Palm Sunday, Old Testament, Year C

by Lori Cornell


Isaiah 50:4-9

Palm Sunday

Analysis by Cathy Lessmann


4The Lord God has given me the tongue of a teacher, that I may know how to sustain the weary with a word.  Morning by morning he wakens – wakens my ear to listen as those who are taught.  5The Lord God has opened my ear, and I was not rebellious, I did not turn backward.  6I gave my back to those who struck me, and my cheeks to those who pulled out the beard; I did not hide my face from insult and spitting.  7The Lord God helps me; therefore I have not been disgraced; therefore I have set my face like flint, and I know that I shall not be put to shame;  8He who vindicates me is near.  Who will contend with me?  Let us stand up together.  Who are my adversaries?  Let them confront me.  9It is the Lord God who helps me; who will declare me guilty?  All of them will wear out like a garment; the moth will eat them up.


DIAGNOSIS:  He Suffers with Us


Step 1:  Initial Diagnosis (External Problem): Wearied by Suffering

“Life is full of misery, loneliness, and suffering—and it’s all over much too soon,” Woody Allen famously said. No one wants to suffer, but inevitably, everybody does. This third Suffering Servant poem by Isaiah is addressed to the Israelites miserable in exile. The speaker both hears (as in identifies with) and speaks to his peoples’ weariness (think suffering (vv. 4-5)). Simultaneously, he also hears and speaks the Lord God’s response. For that (namely, his identification with sufferers and his message) he is abused, insulted, and tormented (vv. 6-7). On top of that, he suffers shame and disgrace on account of that very suffering (vv. 7-8). [Frank Yamada explains on the site Working Preacher that: “In group oriented societies, suffering is a source of shame for individuals and communities.” See]


Step 2:  Advanced Diagnosis (Internal Problem: Usurping God

We can speculate that the Israelites didn’t appreciate our speaker’s message that The Lord God was behind and working through their suffering because, for one thing, that implied they were being critiqued and held accountable. Isn’t that our gut reaction too? Heck, we too would rather not accept God’s involvement in our suffering, thinking no way would God do that to us! Isn’t God always good? Aren’t we kinda-sorta-pretty good too, at least compared to real scum? And so we commit Adam and Eve’s sin all over again (and over and over), making God in our image; usurping his position.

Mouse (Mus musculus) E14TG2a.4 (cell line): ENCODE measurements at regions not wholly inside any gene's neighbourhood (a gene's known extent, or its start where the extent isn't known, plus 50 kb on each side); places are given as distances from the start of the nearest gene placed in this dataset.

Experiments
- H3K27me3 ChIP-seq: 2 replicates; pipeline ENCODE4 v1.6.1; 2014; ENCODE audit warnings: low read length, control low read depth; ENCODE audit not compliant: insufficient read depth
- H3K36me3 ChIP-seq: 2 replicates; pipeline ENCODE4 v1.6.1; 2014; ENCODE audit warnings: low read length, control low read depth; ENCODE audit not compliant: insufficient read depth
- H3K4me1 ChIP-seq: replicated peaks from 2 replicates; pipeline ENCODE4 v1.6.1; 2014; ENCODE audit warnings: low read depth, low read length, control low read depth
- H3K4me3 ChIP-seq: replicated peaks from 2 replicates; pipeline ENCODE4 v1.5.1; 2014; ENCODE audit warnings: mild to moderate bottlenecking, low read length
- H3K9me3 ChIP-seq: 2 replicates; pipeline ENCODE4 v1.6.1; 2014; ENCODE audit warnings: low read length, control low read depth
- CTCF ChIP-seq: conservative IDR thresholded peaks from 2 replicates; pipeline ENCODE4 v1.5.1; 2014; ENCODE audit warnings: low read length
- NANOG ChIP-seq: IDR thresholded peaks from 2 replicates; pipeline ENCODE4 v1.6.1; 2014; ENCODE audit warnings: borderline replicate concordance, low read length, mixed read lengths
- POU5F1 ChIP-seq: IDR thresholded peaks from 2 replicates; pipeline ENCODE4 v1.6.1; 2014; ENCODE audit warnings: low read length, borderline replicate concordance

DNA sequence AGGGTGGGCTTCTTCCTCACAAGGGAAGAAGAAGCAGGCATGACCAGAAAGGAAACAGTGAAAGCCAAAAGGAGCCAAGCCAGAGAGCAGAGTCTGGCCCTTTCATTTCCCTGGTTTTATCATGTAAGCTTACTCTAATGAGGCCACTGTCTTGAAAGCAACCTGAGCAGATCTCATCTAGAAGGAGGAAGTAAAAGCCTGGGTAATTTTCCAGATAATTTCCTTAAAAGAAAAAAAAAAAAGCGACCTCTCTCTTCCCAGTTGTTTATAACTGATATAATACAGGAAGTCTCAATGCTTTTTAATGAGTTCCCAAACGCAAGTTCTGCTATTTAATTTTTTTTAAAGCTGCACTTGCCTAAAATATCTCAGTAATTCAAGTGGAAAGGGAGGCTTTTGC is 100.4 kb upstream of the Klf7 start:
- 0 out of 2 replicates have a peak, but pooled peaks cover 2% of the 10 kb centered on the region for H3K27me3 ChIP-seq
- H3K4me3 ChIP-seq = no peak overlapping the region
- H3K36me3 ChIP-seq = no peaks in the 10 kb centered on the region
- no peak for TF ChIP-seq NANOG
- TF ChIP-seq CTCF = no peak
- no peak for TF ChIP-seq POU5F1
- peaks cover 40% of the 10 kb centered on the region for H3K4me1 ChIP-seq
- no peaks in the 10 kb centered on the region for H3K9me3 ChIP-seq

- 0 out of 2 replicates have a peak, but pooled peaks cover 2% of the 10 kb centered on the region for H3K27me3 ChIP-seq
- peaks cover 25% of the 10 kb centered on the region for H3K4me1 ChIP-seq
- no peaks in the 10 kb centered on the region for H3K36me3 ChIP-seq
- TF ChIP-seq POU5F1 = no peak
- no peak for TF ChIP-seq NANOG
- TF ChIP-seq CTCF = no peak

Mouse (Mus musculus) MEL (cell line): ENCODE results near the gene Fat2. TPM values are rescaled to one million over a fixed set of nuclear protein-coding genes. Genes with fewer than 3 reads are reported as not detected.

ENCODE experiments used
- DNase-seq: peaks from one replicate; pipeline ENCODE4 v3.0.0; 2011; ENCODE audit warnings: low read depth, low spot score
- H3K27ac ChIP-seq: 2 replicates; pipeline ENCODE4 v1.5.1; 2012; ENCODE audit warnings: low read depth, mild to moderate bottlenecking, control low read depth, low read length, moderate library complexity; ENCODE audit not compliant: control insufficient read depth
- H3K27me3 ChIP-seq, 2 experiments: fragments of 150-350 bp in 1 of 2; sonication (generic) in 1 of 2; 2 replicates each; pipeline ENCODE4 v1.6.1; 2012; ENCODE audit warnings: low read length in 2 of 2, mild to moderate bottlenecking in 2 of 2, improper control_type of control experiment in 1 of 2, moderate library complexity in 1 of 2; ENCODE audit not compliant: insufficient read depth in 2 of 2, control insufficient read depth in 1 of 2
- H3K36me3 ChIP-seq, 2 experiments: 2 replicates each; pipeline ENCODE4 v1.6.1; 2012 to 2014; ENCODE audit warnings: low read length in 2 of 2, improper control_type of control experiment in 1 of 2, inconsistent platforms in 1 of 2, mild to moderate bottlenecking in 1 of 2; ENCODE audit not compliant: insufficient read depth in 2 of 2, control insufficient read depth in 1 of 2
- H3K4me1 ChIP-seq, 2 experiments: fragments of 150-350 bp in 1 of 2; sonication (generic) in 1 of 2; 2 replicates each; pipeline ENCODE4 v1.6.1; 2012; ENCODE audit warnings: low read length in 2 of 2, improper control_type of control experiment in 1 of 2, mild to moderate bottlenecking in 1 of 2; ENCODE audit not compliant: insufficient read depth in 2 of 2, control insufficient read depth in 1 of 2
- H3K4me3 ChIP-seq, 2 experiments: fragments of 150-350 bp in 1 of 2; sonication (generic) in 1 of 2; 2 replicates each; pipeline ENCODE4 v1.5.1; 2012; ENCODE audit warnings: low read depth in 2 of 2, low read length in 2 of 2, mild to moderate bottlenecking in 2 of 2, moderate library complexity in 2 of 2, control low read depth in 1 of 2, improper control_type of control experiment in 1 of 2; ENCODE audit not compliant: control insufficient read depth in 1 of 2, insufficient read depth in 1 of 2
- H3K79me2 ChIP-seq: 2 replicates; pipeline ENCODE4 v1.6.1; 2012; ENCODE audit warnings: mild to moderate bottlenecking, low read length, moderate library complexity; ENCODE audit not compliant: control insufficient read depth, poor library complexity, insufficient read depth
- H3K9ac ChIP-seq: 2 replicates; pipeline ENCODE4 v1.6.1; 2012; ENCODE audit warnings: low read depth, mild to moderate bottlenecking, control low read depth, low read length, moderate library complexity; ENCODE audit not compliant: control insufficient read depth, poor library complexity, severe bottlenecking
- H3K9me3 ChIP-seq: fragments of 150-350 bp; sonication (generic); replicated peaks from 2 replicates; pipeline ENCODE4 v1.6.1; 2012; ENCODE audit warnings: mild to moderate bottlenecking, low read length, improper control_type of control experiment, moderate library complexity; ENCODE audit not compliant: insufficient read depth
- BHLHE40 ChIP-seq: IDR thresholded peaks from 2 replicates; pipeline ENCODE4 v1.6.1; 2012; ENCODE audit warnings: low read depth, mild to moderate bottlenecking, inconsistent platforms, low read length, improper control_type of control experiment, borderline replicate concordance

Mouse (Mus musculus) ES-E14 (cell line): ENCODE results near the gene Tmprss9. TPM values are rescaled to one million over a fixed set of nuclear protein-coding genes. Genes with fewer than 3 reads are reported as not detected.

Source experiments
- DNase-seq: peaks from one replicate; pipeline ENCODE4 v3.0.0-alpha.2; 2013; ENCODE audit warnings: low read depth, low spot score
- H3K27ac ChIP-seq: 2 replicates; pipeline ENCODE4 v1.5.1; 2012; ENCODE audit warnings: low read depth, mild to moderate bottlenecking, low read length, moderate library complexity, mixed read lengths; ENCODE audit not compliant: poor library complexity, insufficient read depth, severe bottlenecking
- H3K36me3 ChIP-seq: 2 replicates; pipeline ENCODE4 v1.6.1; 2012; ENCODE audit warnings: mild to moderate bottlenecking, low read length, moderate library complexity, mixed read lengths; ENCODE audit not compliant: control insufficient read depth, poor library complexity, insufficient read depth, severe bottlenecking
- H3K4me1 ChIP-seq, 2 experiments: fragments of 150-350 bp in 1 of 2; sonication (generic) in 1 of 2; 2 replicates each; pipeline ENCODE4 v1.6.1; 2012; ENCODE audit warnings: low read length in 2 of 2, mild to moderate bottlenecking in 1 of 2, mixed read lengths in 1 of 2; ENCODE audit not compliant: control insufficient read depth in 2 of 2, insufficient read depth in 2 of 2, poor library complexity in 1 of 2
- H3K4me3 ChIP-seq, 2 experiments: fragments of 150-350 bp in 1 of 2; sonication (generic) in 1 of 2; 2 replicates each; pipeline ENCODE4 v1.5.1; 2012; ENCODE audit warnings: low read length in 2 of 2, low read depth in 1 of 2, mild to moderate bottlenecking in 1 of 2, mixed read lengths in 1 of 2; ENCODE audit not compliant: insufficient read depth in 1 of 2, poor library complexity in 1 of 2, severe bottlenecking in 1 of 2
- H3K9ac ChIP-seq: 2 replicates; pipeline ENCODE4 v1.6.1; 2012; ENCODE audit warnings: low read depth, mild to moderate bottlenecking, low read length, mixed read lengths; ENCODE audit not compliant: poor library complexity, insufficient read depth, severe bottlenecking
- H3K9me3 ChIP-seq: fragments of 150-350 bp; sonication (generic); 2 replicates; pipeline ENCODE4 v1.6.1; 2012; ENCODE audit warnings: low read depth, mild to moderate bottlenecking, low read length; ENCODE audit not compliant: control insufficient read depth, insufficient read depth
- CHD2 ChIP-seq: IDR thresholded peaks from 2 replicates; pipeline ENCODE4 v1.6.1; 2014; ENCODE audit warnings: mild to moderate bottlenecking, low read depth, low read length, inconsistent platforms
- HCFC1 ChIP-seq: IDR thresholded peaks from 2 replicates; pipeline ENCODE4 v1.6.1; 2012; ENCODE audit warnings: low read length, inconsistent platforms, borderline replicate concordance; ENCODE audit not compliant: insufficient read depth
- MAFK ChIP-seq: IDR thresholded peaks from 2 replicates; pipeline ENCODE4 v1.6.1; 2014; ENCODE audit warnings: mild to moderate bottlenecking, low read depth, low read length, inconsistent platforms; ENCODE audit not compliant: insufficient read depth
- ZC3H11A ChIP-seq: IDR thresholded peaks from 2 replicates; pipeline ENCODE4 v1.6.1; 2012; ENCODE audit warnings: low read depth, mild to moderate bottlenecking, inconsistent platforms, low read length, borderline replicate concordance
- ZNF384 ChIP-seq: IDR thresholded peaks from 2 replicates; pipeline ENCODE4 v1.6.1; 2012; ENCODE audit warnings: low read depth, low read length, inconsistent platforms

Step 3:  Final Diagnosis (Eternal Problem): Eaten Up

When we are that wrong, if Yahweh is indeed critiquer-and criticizer-in-chief and not us, then we end up the Lord God’s adversary, guilty of insubordination for which “All of them will wear out like a garment; the moth will eat them up” (v. 9).   To rephrase that gorily but realistically: we end up lifeless bodies biodegraded by maggots. Eeessh. Sounds like hell.


PROGNOSIS:  He Suffers for Us


Step 4: Initial Prognosis (Eternal Solution): The Word Suffers for Us

But notice: the Lord God is the one in charge here: The Lord God gives a special someone the ability to speak and listen (v. 4). The Lord God helps him (vv. 7, 9). the Lord God vindicates his suffering and shame (vv. 7-8). Today we recognize this incredible individual, the Lord God’s Suffering Servant, his Word-come-alive-in-real-flesh, as Jesus of Nazareth. Jesus so identifies with the world’s sufferers, us God-usurpers that he becomes culprit along with the rest of. He gets executed on a cross. You could say, hell-bent, Jesus went to hell. (Why? You ask….Answer: because that’s where we are—it was the only way to get us out of there.) But then—trumpets please—the Lord God, approving and pleased with what Jesus does, re-vivifies his biodegraded body Easter morning. On that day, death was defeated, hell was assaulted and vanquished.


Step 5: Advanced Prognosis (Internal Solution): The Weary Are Revived

This is an astonishing defeat—something no one could have thought up on her own. But even more astonishing is that Jesus’ vindication becomes our vindication as well when we do the only possible thing there is to do: hang on to him as tightly as possible. (We call this faith.) How can we know? Well, something about this to-hell-and-back excursion works a wondrous change in our ears and eyes (yes, hearts too), so much so that, like the Suffering Servant, we too are able to see and hear the Lord God’s Word in a brand new way.


Step 6: Final Prognosis (External Solution): The Revived Speak Out

Then, with such opened ears and eyes, we comprehend that we are not alone in our suffering, that the merciful Lord God in Jesus is right there with us, suffering together, getting us through, redeeming and vindicating us. That in turn activates our tongues (v. 4), and enables us to speak words of comfort and hope to the suffering around us. In fact, it so emboldens us that we can brave taking our own trips into hell – not because misery likes company, but rather because we have become involved in Jesus’ merciful hell-extraction operation.



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